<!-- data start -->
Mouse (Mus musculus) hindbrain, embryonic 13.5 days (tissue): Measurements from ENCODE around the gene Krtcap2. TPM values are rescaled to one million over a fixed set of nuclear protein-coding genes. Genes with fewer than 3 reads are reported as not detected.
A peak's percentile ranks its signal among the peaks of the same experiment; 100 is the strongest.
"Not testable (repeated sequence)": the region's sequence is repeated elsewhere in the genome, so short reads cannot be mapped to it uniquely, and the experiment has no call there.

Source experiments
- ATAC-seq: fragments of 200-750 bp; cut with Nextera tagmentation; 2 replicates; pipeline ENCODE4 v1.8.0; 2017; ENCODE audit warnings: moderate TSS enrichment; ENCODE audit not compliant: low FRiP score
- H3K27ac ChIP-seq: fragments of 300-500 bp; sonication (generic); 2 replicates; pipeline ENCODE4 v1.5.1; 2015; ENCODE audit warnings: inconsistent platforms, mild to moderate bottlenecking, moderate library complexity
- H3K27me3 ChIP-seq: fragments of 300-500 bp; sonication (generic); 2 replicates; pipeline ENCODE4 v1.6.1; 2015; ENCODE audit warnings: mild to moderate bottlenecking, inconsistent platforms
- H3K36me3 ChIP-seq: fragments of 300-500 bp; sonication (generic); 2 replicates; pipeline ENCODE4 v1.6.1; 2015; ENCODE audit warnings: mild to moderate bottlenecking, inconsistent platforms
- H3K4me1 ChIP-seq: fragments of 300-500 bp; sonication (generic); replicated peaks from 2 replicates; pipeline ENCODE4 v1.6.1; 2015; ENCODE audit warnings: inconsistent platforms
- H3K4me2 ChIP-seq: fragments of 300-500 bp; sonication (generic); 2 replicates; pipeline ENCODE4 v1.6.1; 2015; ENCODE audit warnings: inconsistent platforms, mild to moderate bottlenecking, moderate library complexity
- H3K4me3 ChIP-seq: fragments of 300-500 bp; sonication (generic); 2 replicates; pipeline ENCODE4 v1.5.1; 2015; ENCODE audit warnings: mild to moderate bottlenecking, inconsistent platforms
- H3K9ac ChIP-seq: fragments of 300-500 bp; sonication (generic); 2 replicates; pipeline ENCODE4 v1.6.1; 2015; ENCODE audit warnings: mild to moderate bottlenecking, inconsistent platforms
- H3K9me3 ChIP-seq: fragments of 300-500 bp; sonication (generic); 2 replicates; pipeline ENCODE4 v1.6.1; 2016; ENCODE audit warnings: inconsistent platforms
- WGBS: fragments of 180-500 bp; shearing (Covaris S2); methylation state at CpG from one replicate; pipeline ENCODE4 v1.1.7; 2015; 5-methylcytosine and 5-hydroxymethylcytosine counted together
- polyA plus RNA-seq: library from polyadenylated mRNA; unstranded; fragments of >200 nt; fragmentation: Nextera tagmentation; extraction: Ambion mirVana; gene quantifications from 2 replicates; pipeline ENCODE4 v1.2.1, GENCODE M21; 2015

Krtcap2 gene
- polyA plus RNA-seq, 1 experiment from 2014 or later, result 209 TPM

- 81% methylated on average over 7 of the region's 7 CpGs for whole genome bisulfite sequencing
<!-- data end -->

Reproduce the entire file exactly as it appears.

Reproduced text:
Mouse (Mus musculus) hindbrain, embryonic 13.5 days (tissue): Measurements from ENCODE around the gene Krtcap2. TPM values are rescaled to one million over a fixed set of nuclear protein-coding genes. Genes with fewer than 3 reads are reported as not detected.
A peak's percentile ranks its signal among the peaks of the same experiment; 100 is the strongest.
"Not testable (repeated sequence)": the region's sequence is repeated elsewhere in the genome, so short reads cannot be mapped to it uniquely, and the experiment has no call there.

Source experiments
- ATAC-seq: fragments of 200-750 bp; cut with Nextera tagmentation; 2 replicates; pipeline ENCODE4 v1.8.0; 2017; ENCODE audit warnings: moderate TSS enrichment; ENCODE audit not compliant: low FRiP score
- H3K27ac ChIP-seq: fragments of 300-500 bp; sonication (generic); 2 replicates; pipeline ENCODE4 v1.5.1; 2015; ENCODE audit warnings: inconsistent platforms, mild to moderate bottlenecking, moderate library complexity
- H3K27me3 ChIP-seq: fragments of 300-500 bp; sonication (generic); 2 replicates; pipeline ENCODE4 v1.6.1; 2015; ENCODE audit warnings: mild to moderate bottlenecking, inconsistent platforms
- H3K36me3 ChIP-seq: fragments of 300-500 bp; sonication (generic); 2 replicates; pipeline ENCODE4 v1.6.1; 2015; ENCODE audit warnings: mild to moderate bottlenecking, inconsistent platforms
- H3K4me1 ChIP-seq: fragments of 300-500 bp; sonication (generic); replicated peaks from 2 replicates; pipeline ENCODE4 v1.6.1; 2015; ENCODE audit warnings: inconsistent platforms
- H3K4me2 ChIP-seq: fragments of 300-500 bp; sonication (generic); 2 replicates; pipeline ENCODE4 v1.6.1; 2015; ENCODE audit warnings: inconsistent platforms, mild to moderate bottlenecking, moderate library complexity
- H3K4me3 ChIP-seq: fragments of 300-500 bp; sonication (generic); 2 replicates; pipeline ENCODE4 v1.5.1; 2015; ENCODE audit warnings: mild to moderate bottlenecking, inconsistent platforms
- H3K9ac ChIP-seq: fragments of 300-500 bp; sonication (generic); 2 replicates; pipeline ENCODE4 v1.6.1; 2015; ENCODE audit warnings: mild to moderate bottlenecking, inconsistent platforms
- H3K9me3 ChIP-seq: fragments of 300-500 bp; sonication (generic); 2 replicates; pipeline ENCODE4 v1.6.1; 2016; ENCODE audit warnings: inconsistent platforms
- WGBS: fragments of 180-500 bp; shearing (Covaris S2); methylation state at CpG from one replicate; pipeline ENCODE4 v1.1.7; 2015; 5-methylcytosine and 5-hydroxymethylcytosine counted together
- polyA plus RNA-seq: library from polyadenylated mRNA; unstranded; fragments of >200 nt; fragmentation: Nextera tagmentation; extraction: Ambion mirVana; gene quantifications from 2 replicates; pipeline ENCODE4 v1.2.1, GENCODE M21; 2015

Krtcap2 gene
- polyA plus RNA-seq, 1 experiment from 2014 or later, result 209 TPM

- 81% methylated on average over 7 of the region's 7 CpGs for whole genome bisulfite sequencing